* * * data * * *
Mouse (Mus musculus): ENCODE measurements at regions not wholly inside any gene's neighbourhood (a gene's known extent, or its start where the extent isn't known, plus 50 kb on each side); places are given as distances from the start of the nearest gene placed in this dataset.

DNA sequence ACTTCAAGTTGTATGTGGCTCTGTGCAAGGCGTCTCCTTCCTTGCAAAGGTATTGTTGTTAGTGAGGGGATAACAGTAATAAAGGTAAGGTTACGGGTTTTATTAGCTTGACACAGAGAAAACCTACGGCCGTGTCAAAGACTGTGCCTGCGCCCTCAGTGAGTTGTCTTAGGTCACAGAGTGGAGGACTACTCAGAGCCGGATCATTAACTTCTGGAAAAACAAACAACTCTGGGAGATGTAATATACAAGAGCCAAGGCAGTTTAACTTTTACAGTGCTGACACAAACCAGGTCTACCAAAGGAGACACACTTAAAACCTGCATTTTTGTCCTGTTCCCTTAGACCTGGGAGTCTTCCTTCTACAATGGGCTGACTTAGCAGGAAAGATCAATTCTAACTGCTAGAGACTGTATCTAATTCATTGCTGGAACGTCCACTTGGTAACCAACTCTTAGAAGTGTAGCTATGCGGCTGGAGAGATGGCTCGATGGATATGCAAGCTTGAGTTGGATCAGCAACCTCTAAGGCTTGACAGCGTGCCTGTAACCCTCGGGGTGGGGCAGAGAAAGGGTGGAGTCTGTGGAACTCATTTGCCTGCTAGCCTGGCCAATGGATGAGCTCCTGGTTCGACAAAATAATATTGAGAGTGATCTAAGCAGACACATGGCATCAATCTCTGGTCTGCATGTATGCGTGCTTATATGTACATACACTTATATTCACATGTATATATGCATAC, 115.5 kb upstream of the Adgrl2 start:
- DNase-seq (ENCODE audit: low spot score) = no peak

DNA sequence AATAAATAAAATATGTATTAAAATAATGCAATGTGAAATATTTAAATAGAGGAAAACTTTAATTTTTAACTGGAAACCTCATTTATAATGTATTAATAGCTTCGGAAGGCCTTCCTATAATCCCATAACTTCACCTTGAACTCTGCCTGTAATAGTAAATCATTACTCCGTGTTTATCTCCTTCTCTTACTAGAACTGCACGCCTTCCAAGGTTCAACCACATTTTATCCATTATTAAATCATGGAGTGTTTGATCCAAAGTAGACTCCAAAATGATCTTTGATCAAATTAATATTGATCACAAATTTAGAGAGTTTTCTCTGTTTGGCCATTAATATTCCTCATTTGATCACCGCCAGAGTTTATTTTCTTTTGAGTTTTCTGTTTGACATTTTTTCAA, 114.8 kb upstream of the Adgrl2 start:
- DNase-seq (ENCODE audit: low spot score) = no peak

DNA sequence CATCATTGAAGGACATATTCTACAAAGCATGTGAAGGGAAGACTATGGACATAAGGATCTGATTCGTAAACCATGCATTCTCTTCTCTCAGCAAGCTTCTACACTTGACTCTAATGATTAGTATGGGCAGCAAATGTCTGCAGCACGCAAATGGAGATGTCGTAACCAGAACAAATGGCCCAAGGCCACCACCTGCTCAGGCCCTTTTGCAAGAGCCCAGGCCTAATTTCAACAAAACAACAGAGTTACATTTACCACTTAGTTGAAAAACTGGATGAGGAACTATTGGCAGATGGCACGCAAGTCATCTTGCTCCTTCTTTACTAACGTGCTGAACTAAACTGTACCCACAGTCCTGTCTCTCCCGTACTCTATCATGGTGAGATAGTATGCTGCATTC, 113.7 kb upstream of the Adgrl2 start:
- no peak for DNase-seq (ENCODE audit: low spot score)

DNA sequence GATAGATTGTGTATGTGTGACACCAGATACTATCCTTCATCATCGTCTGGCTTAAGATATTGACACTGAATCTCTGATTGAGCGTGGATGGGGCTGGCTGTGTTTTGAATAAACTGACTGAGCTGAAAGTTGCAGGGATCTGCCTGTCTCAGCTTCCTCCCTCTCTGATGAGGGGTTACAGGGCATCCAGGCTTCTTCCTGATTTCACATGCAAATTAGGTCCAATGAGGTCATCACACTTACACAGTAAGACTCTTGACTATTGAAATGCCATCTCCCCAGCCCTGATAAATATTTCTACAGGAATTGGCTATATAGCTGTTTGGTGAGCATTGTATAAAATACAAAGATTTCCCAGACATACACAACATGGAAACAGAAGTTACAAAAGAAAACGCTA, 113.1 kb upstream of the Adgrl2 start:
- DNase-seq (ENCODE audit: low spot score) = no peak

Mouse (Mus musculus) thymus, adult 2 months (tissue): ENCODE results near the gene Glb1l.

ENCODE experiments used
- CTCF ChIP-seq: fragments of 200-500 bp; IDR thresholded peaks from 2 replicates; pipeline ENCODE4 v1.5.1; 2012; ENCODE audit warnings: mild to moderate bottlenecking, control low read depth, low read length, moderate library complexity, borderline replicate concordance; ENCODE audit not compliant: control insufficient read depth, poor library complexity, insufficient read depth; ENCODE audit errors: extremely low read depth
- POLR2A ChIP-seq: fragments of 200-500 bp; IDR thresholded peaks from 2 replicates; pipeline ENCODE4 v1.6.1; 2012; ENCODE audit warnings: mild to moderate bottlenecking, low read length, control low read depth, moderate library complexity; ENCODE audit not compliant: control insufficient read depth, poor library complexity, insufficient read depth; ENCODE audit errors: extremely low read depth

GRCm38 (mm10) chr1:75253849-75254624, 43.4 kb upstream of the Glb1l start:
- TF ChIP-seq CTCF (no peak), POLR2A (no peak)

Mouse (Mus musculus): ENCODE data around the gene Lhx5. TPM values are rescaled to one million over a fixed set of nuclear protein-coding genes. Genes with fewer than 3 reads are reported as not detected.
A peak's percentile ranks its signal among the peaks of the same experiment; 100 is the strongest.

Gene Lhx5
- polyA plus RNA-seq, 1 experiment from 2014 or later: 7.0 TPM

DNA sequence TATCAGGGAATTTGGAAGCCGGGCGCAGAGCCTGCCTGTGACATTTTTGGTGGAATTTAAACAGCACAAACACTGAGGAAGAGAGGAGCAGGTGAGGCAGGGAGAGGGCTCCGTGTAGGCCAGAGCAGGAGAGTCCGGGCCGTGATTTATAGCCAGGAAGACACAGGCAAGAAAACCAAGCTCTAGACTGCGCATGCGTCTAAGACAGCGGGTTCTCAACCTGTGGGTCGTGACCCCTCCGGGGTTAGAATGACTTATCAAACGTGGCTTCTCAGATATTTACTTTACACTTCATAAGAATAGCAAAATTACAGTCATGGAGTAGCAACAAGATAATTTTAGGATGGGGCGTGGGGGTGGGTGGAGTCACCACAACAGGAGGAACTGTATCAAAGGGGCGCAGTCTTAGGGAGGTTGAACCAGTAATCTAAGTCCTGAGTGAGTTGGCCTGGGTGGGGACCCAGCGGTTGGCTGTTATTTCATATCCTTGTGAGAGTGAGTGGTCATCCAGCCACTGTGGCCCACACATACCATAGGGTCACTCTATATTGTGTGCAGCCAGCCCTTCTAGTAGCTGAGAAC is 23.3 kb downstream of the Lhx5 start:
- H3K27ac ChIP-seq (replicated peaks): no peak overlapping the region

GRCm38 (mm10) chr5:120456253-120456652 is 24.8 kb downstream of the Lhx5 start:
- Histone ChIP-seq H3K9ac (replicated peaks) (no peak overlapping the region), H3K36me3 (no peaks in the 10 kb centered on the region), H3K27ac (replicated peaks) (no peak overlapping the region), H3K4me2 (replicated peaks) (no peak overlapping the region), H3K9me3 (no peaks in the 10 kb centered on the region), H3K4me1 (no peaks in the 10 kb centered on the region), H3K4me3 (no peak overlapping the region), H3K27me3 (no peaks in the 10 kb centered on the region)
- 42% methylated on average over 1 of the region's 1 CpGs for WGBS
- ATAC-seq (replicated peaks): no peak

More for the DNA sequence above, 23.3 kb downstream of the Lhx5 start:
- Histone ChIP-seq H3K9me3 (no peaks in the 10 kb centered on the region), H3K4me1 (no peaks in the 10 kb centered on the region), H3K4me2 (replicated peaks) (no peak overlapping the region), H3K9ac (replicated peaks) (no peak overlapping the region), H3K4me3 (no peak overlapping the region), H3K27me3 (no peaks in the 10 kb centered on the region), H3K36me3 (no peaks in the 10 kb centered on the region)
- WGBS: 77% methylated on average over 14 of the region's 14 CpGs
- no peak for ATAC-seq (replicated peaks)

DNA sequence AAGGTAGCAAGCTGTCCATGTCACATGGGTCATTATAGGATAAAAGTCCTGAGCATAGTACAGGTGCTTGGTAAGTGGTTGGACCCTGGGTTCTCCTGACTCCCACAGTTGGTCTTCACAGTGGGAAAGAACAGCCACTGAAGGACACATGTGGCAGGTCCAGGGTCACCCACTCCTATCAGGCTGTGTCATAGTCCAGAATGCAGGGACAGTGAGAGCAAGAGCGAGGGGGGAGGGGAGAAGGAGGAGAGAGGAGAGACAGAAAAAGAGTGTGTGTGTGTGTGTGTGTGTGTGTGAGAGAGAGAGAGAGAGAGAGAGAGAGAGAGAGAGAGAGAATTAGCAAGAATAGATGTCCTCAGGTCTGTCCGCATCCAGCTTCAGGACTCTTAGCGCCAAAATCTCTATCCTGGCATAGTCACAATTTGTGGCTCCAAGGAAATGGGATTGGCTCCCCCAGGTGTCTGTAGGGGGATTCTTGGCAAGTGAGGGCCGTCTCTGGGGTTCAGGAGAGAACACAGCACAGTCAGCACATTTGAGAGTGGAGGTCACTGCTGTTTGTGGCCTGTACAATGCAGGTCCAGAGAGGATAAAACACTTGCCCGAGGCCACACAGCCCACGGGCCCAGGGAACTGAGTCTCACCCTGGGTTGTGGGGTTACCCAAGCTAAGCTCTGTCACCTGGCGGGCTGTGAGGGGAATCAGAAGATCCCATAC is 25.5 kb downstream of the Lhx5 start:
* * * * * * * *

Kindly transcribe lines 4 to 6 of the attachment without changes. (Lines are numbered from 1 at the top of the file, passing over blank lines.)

DNA sequence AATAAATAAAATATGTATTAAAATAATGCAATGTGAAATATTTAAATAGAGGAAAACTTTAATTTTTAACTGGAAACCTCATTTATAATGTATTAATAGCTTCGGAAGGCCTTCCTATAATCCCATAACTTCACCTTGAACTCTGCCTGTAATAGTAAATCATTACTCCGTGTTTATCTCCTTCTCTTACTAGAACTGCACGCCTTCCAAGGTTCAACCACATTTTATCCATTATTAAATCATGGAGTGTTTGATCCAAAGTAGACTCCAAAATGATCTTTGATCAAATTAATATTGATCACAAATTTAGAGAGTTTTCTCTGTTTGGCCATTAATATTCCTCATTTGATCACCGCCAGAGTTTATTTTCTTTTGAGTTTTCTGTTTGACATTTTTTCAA, 114.8 kb upstream of the Adgrl2 start:
- DNase-seq (ENCODE audit: low spot score) = no peak

DNA sequence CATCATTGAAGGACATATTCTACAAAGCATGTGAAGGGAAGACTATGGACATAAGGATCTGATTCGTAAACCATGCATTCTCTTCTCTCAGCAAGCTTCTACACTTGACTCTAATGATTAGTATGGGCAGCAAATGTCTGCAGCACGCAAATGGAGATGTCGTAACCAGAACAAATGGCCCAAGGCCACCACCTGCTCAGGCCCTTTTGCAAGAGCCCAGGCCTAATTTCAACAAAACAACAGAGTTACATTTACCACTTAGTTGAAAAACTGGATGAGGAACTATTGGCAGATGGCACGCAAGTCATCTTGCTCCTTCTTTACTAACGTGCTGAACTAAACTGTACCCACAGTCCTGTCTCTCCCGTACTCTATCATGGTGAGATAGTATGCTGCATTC, 113.7 kb upstream of the Adgrl2 start: